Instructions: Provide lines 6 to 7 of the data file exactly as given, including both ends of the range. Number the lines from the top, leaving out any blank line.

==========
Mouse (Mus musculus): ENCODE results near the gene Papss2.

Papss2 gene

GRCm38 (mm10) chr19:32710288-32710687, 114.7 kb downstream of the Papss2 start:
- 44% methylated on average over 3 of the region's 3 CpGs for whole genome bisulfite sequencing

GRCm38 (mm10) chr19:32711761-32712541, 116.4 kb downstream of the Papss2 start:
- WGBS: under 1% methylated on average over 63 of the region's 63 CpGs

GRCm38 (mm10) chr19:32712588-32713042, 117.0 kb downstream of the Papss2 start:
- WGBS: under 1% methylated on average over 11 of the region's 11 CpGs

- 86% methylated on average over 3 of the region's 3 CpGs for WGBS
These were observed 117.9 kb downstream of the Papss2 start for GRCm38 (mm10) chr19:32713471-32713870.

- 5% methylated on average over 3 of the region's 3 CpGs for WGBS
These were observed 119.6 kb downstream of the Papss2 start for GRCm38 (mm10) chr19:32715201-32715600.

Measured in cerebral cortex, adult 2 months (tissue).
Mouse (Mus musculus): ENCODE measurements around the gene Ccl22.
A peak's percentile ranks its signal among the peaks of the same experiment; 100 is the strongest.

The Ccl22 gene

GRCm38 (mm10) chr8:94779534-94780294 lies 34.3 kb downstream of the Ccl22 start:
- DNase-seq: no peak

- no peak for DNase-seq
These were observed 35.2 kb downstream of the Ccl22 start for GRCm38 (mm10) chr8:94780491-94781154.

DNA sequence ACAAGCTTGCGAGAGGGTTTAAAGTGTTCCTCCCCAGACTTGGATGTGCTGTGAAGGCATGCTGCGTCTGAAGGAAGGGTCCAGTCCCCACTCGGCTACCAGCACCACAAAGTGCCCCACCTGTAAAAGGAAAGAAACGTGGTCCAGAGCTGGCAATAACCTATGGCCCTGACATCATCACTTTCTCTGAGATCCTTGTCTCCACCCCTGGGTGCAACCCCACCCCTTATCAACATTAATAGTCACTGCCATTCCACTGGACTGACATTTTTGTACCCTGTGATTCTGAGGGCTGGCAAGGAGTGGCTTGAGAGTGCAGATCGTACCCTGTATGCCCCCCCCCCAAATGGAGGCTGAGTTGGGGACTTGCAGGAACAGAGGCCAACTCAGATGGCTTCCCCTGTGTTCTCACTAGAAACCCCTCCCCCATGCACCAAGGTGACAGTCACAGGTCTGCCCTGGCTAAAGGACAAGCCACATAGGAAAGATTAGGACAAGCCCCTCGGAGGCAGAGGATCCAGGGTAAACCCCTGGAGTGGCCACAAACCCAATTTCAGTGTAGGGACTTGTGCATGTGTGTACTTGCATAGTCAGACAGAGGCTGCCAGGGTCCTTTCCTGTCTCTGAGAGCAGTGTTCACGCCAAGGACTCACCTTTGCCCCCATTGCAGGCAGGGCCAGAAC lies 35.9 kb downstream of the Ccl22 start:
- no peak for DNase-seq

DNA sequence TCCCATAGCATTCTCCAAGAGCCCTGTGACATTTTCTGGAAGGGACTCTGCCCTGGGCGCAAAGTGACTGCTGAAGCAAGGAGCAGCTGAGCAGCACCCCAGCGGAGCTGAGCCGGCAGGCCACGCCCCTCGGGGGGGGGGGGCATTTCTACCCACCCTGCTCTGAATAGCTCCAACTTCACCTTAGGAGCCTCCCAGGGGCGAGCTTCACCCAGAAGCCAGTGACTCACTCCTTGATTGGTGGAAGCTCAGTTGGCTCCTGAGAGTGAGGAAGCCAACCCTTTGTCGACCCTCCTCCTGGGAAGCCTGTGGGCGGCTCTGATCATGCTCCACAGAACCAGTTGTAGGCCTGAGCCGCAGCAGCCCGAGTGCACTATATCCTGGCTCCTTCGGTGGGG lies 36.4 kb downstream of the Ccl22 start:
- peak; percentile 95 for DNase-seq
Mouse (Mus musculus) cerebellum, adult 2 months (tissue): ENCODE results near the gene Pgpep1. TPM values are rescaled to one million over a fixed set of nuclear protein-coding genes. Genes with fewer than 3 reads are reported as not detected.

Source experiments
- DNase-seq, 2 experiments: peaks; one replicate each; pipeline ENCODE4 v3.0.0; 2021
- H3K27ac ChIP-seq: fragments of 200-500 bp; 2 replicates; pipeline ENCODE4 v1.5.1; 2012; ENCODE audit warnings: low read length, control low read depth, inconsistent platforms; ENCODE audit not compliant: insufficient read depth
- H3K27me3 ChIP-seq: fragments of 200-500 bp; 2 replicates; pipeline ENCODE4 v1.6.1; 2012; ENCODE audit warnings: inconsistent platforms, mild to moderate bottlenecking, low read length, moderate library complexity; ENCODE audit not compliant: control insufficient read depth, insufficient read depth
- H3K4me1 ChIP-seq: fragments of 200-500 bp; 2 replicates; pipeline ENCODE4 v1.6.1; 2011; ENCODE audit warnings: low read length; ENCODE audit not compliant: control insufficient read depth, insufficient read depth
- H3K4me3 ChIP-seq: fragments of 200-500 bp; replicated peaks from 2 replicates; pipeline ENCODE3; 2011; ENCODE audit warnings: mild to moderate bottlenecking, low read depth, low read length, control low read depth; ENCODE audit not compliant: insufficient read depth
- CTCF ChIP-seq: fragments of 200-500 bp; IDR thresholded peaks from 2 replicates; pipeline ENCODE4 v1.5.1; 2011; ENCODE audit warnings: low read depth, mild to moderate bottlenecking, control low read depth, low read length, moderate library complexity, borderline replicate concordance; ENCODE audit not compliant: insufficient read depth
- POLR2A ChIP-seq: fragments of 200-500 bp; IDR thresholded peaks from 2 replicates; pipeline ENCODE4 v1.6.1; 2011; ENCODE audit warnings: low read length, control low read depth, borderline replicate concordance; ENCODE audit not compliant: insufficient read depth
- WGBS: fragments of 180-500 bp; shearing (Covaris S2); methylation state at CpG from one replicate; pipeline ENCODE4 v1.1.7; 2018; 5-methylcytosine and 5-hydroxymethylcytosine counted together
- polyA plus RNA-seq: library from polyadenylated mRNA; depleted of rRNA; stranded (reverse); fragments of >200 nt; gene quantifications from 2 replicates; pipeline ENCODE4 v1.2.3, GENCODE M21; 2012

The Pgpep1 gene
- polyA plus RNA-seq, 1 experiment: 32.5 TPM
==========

- WGBS: under 1% methylated on average over 63 of the region's 63 CpGs

GRCm38 (mm10) chr19:32712588-32713042, 117.0 kb downstream of the Papss2 start: